Segment #1: Timeline 21:00 – 36:00

One area where I think Ante tried to focus was on the traditional Pentecostal belief that the new birth and the “baptism with the Holy Spirit” are two separate experiences.

Is salvation only an encounter with Jesus Christ while the baptism in the Holy Spirit is strictly speaking, an encounter with the Holy Spirit? Ante affirms that these are two distinct experiences. 

The problem with this question is that it fails to consider whether or not that which Pentecostals are calling the “baptism with the Holy Spirit” is the same thing that Luke calls being “filled with the Holy Spirit” in Acts 2, 8, 9, 10, and 19. In order to determine whether or not the modern practice is the same thing as the ancient practice, we have to examine both.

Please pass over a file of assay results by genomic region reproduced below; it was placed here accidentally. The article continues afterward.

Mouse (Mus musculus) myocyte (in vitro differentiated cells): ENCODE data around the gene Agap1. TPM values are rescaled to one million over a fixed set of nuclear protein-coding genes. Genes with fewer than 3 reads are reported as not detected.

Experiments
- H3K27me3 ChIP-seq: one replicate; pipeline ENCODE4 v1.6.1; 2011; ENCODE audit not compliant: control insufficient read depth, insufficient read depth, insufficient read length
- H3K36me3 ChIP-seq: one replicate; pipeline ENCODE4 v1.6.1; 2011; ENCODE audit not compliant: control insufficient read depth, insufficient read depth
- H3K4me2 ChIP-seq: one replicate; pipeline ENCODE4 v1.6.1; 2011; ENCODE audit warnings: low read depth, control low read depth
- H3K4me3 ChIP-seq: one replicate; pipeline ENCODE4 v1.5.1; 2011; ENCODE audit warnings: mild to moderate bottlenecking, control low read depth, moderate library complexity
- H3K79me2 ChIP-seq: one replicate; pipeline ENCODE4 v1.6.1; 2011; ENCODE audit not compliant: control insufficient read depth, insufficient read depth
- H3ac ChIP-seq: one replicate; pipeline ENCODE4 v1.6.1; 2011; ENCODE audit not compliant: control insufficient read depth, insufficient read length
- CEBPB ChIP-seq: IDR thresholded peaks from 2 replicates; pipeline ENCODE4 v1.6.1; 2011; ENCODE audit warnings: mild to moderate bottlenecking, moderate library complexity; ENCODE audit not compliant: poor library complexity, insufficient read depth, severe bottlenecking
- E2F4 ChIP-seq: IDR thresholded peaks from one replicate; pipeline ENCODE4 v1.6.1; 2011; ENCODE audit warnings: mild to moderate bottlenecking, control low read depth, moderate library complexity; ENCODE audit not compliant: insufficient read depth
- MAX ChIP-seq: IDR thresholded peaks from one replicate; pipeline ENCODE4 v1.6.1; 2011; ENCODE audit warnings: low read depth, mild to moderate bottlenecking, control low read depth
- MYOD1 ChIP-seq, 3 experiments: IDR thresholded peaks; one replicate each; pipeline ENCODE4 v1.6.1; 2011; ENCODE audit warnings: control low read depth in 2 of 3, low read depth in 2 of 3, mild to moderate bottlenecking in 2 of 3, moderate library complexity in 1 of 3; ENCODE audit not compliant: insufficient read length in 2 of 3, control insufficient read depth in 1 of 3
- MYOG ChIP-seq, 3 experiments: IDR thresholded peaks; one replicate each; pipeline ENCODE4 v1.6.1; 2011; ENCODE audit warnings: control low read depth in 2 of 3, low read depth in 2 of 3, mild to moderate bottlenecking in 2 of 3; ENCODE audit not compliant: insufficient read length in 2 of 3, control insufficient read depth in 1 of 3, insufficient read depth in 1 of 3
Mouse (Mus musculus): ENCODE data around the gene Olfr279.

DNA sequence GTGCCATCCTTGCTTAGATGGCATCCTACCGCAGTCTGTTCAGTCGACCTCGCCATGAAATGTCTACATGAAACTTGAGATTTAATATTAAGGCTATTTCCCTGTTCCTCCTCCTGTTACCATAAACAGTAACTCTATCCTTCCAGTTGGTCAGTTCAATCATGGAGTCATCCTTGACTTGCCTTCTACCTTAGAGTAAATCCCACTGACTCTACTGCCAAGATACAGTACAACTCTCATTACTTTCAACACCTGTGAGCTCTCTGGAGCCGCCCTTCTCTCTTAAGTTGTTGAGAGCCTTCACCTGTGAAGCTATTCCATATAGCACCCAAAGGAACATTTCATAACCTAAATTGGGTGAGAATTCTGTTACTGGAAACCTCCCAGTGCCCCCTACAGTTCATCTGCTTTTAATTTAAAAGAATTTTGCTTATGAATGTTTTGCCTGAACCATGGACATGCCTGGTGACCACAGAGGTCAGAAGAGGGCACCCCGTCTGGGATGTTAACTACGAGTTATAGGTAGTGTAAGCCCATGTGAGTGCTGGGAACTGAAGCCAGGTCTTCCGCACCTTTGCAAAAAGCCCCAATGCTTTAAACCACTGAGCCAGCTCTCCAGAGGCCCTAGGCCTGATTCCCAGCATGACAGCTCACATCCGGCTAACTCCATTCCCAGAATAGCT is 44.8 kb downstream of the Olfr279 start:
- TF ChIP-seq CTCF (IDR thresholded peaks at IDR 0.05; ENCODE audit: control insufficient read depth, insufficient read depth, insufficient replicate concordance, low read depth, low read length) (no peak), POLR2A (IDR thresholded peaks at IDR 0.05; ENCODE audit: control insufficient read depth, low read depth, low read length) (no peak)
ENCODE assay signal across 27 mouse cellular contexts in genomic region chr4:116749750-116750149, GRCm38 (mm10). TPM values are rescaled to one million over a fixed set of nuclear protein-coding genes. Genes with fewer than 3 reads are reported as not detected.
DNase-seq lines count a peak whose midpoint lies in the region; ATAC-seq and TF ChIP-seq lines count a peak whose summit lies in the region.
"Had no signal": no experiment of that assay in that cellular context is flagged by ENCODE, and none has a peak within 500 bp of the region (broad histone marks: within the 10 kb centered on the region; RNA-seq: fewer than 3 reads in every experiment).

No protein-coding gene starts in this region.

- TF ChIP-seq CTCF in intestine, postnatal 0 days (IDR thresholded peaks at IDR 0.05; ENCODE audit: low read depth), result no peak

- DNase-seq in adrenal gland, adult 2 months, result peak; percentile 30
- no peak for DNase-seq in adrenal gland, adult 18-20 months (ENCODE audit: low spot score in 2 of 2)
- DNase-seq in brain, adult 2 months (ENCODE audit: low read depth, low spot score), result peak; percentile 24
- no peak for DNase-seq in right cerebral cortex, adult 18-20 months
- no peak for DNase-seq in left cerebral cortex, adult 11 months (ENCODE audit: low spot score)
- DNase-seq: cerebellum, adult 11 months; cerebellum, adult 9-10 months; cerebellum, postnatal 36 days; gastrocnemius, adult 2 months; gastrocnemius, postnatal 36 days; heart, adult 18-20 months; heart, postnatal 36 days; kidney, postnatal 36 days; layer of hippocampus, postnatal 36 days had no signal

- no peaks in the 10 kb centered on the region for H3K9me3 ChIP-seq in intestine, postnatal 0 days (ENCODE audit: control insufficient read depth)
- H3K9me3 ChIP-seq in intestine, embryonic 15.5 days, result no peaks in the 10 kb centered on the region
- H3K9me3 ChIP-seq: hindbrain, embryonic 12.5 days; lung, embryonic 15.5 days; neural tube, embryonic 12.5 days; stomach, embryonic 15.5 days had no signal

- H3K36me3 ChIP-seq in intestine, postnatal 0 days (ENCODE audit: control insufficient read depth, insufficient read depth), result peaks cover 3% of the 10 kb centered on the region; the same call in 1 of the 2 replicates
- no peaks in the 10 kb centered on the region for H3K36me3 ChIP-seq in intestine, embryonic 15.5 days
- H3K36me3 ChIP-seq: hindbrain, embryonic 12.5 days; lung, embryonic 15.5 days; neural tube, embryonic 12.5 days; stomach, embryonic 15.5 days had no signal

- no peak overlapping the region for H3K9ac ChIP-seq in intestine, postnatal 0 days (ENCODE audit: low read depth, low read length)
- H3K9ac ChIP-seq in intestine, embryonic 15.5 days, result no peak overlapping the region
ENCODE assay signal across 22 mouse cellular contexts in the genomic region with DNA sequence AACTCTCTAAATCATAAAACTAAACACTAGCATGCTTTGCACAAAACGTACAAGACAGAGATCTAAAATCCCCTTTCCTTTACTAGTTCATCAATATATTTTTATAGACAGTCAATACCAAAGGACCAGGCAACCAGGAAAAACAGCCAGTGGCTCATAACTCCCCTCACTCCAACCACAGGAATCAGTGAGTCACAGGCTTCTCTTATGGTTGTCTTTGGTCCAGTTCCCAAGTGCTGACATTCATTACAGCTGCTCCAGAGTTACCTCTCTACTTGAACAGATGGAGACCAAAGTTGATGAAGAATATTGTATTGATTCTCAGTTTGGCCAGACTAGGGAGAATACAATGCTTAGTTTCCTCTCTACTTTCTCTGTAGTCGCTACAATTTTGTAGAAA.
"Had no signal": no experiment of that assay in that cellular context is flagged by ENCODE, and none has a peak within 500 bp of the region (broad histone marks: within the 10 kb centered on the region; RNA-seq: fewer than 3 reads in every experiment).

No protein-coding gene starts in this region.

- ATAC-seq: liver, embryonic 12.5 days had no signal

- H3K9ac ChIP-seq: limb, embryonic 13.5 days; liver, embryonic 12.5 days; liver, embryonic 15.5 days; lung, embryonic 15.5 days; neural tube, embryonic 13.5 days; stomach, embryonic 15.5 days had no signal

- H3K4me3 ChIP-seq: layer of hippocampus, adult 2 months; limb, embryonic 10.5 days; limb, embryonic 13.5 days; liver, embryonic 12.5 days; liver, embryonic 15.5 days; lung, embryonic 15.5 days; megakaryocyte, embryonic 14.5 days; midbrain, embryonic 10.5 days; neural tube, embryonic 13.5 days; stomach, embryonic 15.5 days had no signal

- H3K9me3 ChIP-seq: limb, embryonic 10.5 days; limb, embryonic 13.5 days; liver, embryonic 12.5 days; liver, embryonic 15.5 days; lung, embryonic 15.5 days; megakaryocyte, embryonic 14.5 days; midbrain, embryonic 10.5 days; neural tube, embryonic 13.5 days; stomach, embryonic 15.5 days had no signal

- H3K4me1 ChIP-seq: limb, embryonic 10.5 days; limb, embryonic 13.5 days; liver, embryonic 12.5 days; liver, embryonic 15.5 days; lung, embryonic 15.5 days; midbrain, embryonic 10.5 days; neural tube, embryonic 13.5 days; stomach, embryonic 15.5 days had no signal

Luke writes the following: both Jews and proselytes, Cretans and Arabians—we hear them telling in our own tongues the mighty works of God.” (Acts 2:11) It is abundantly clear that the tongues of the New Testament then were actual languages. This is the only place in the NT where we are given any details about the nature of tongues. According to Luke, they were clearly actual languages. What Ante does with this assertion is introduce a red herring. It is irrelevant whether or not conversion and Spirit-baptism are two separate experiences (even though I wholeheartedly reject the idea). What is relevant is the claim that being filled with the Holy Spirit was always accompanied by tongues and by extension, speaking in ecstatic unintelligible broken syllables which is what modern Pentecostals engage in today. Ante’s argument does not depend on two separate experiences for its soundness, but instead, it requires ecstatic utterances (non-languages) to be present everywhere there is the experience of being filled with the Holy Spirit.